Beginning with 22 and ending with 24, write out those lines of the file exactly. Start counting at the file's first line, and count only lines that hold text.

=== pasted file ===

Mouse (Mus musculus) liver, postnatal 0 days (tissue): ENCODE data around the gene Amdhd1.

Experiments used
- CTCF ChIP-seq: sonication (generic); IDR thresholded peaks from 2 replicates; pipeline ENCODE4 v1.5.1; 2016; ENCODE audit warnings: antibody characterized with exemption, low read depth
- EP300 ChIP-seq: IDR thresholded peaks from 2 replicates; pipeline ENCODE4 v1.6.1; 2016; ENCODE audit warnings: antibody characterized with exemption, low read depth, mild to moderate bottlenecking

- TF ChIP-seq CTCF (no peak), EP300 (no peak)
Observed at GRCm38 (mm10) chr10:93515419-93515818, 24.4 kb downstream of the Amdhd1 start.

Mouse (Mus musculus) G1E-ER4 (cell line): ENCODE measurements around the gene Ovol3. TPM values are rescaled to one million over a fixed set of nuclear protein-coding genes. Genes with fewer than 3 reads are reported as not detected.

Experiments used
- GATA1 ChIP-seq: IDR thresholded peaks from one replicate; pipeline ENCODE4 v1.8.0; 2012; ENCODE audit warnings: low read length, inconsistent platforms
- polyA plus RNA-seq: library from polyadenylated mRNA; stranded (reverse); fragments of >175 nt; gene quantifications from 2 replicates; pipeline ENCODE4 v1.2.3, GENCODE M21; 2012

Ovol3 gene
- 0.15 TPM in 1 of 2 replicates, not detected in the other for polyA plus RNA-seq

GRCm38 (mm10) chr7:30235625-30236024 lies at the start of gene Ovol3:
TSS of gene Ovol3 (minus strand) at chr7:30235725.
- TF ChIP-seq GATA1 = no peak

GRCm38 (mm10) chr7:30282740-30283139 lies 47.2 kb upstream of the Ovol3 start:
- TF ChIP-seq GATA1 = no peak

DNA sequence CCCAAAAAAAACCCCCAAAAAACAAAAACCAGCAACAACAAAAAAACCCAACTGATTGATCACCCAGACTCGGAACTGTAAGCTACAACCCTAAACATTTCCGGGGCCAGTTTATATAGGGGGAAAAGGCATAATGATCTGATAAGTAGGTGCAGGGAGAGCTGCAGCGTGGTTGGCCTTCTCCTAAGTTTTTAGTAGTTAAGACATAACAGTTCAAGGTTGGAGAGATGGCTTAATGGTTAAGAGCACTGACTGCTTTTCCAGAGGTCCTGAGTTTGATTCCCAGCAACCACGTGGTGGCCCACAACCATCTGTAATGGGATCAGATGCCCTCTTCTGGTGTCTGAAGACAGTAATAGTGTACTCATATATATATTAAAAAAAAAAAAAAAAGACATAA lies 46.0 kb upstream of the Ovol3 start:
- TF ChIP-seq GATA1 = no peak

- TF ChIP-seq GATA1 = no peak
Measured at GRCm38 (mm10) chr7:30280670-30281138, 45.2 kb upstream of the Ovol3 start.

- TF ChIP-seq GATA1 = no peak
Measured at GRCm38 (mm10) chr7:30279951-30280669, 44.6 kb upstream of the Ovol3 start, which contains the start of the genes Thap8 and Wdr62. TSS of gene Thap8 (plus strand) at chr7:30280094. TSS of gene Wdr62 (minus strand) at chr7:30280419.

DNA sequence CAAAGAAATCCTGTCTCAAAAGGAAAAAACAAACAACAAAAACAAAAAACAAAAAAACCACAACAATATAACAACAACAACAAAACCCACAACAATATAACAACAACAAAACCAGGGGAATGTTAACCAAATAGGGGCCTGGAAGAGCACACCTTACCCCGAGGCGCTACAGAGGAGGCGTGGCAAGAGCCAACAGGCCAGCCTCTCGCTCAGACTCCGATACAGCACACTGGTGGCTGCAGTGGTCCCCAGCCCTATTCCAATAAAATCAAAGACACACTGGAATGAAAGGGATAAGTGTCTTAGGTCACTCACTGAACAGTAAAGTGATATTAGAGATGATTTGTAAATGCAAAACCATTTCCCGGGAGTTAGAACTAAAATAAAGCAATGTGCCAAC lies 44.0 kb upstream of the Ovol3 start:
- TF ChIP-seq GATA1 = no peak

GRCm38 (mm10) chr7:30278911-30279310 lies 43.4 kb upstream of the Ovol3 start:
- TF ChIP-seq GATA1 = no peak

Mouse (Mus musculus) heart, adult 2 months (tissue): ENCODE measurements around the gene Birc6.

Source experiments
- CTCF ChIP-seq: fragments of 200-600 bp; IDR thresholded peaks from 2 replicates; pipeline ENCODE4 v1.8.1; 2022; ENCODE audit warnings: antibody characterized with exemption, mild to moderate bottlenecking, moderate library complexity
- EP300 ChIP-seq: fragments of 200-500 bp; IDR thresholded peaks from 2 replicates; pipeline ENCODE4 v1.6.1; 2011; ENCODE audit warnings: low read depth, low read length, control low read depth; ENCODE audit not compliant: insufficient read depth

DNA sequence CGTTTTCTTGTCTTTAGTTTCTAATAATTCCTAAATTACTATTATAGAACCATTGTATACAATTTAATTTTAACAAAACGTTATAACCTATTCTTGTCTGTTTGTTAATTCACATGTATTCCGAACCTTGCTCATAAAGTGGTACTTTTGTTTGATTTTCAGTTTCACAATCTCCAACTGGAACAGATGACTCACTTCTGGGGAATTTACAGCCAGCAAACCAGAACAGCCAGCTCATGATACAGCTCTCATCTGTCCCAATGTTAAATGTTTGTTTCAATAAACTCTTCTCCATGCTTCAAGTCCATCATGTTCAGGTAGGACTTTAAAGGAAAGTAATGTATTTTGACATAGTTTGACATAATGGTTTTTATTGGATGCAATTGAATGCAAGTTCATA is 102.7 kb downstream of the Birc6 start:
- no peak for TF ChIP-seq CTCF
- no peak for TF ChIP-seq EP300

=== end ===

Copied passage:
- TF ChIP-seq GATA1 = no peak
Measured at GRCm38 (mm10) chr7:30279951-30280669, 44.6 kb upstream of the Ovol3 start, which contains the start of the genes Thap8 and Wdr62. TSS of gene Thap8 (plus strand) at chr7:30280094. TSS of gene Wdr62 (minus strand) at chr7:30280419.

DNA sequence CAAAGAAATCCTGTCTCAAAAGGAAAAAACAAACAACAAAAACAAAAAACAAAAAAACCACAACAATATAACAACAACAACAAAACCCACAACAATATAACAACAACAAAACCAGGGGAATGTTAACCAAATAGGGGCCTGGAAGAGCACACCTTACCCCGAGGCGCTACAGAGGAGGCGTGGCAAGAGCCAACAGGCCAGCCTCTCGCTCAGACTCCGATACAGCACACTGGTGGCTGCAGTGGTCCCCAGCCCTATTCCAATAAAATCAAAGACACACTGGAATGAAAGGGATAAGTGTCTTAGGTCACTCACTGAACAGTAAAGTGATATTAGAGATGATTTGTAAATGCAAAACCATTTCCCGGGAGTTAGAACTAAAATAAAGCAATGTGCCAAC lies 44.0 kb upstream of the Ovol3 start: